Now let’s incorporate financial engineering. Let’s assume BOB is not receptive to engagement and is therefore a laggard. Per the above example, let’s say investor B borrows the entire float of BOB from investor A and shorts it to investor C. The flat-earth approach is to ignore the short as an offset to the long holdings. However, this violates the “ownership principle” and results in the following scenario: A owns the shares, whose carbon emissions are worth $1 million. Then C owns the shares as well, which adds another $1 million — bringing the theoretical, but inaccurate, total to $2 million in real-world carbon emissions.
That total is wrong because the amount of carbon released into the Earth’s atmosphere never changed. So the $2 million figure overstates the total by 2x, or a multiplier that actually incorporates the amount of leverage or shorting. If one implemented the ownership principal, then one would take that $2 million and offset it by the $1 million B sold short, resulting in net carbon emissions of $1 million.
The flat-earth view is that shorts are not decreasing, offsetting, or capturing the carbon in the world, and therefore one must ignore them. I agree that shorts do not decrease, offset, or capture carbon, but this fact is entirely unrelated to the impact of financial engineering, leverage, and shorting. It was shocking to hear a third-party opinion that the flat-earthers may be intentionally overstating the amount of carbon in the world to achieve their goals, creating more fear and urgency about the issue. I do know that the flat-earth proposal is “flat out” wrong and exaggerates the magnitude of the global carbon problem, hopefully unintentionally. Moreover, such an overstatement, intentional or unintentional, would have a material adverse impact as the emissions of alternative strategies that employ leverage, shorting, and/or derivatives would also be highly overstated and look unattractive versus unlevered, long-only strategies.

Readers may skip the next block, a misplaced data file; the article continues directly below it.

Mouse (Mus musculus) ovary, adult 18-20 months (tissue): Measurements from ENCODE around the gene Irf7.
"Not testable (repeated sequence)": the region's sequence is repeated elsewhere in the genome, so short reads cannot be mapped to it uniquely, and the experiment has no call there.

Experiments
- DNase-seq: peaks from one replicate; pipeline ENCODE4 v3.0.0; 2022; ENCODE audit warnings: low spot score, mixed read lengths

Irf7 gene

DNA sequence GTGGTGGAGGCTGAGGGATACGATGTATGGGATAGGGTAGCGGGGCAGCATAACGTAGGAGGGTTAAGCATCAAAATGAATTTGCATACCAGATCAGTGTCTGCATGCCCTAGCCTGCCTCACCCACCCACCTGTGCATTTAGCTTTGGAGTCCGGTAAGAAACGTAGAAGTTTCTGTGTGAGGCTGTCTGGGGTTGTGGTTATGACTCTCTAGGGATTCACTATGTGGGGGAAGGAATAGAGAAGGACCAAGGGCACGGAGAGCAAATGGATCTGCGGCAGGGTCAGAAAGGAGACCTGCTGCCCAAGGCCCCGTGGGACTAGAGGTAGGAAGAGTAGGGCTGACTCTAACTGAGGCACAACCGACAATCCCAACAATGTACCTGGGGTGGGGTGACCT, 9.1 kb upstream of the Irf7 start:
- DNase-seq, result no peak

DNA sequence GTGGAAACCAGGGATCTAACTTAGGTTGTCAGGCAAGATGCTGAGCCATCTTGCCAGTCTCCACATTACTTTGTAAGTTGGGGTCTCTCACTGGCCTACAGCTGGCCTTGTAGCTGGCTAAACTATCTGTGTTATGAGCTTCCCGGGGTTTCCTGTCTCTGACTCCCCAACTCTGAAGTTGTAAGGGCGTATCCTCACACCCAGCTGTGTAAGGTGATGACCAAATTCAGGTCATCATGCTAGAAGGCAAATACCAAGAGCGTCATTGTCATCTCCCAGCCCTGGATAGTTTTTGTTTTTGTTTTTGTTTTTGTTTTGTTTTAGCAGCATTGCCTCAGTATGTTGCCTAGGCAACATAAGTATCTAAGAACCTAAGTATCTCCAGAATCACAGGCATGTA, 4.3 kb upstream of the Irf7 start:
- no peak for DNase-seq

In summary, I continue to be a huge proponent of the ESG space. I believe that one can simultaneously make the world a better place and generate bettter, similar, or, in the worst case, only marginally lower returns vis-à-vis ESG investing. However, as demonstrated in our two examples, this can happen only if optimal ESG is implemented. There are countless other examples of ESG policies where investors are too dogmatic or irrational and entirely ignore returns, instead focusing on ESG — but I will save those explorations for future discussions and articles.
It’s all about balance, and a thoughtful, knowledgeable investor whose Venn diagram of ESG and investing to optimize returns sufficiently overlaps can take advantage of both parameters. We will continue to spread the truth, as Copernicus and Galileo did centuries ago. That is why we are espousing O-ESG!
Michael Oliver Weinberg is an adjunct professor of economics and finance at Columbia Business School, where he teaches institutional investing. Formerly, he was head of alternative alpha, a member of the investment committee, and a board member at APG, a €600 billion ($620 billion) pension provider.